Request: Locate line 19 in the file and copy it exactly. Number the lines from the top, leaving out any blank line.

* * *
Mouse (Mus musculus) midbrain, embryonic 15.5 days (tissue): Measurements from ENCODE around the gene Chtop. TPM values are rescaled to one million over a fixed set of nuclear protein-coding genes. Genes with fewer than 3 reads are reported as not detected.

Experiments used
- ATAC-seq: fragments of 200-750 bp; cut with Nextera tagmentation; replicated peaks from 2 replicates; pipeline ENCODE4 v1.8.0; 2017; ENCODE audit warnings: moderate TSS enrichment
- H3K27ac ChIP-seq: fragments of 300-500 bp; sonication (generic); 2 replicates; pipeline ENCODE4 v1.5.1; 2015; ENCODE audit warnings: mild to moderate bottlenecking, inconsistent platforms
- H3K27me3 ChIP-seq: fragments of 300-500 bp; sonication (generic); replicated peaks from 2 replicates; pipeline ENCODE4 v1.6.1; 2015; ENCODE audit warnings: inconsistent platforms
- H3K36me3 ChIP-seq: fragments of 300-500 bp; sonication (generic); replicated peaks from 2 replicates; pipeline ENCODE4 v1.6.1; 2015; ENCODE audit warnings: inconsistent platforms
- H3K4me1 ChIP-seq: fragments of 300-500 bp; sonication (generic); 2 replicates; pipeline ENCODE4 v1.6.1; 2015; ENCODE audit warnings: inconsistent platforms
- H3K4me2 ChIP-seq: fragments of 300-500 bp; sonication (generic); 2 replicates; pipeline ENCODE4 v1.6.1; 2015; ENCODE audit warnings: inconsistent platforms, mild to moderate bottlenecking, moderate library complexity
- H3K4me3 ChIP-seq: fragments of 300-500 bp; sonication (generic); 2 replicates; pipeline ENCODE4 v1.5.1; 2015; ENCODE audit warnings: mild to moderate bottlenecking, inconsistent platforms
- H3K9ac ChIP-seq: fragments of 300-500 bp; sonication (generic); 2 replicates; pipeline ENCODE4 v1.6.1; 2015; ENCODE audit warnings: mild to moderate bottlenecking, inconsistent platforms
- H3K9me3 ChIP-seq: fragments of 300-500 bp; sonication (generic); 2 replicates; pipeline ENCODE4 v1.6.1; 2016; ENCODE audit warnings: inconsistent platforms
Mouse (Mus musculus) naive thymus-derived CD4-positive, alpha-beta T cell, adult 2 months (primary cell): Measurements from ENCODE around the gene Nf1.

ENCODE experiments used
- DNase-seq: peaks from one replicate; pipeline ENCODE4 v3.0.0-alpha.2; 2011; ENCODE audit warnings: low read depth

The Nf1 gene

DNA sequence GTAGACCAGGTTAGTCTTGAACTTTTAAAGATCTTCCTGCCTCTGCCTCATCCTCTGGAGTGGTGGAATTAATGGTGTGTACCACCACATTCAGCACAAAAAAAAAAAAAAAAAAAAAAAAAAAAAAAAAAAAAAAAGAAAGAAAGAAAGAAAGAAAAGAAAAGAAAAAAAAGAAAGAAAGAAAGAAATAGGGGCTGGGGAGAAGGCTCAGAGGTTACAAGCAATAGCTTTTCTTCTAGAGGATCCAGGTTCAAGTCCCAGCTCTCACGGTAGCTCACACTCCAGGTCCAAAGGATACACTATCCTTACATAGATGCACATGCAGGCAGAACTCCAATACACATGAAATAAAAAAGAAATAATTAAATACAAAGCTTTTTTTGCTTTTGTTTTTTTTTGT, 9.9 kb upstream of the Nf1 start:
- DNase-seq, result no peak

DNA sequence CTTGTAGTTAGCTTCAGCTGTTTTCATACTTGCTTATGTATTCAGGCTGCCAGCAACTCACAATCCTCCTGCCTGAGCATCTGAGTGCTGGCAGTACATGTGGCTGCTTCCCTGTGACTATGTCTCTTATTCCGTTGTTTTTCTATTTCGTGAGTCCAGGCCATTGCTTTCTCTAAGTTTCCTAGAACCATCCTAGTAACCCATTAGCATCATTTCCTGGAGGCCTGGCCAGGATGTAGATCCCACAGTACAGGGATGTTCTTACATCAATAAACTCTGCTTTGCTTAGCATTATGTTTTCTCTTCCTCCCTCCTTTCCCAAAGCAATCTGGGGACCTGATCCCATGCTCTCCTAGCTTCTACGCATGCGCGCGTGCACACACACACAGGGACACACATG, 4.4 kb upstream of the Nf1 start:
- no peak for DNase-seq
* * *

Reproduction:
- no peak for DNase-seq